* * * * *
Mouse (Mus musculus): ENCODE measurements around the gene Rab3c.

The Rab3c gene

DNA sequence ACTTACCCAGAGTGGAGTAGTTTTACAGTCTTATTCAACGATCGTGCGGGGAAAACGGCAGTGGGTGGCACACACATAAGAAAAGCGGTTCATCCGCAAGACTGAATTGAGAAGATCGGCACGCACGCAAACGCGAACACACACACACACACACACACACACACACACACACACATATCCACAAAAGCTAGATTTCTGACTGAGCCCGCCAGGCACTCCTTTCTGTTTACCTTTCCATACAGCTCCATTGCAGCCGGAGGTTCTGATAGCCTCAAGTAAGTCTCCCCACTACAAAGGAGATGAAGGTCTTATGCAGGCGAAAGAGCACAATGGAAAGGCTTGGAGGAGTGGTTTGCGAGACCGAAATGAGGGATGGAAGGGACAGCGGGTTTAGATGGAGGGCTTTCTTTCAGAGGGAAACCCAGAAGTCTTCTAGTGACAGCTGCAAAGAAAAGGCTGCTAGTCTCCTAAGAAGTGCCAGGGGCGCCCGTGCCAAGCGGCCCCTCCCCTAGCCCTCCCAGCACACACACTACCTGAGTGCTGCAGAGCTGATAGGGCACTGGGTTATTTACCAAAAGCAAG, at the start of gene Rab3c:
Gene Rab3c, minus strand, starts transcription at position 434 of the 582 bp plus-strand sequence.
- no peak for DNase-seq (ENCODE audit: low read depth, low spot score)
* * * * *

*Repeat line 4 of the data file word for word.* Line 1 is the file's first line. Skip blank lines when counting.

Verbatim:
Gene Rab3c, minus strand, starts transcription at position 434 of the 582 bp plus-strand sequence.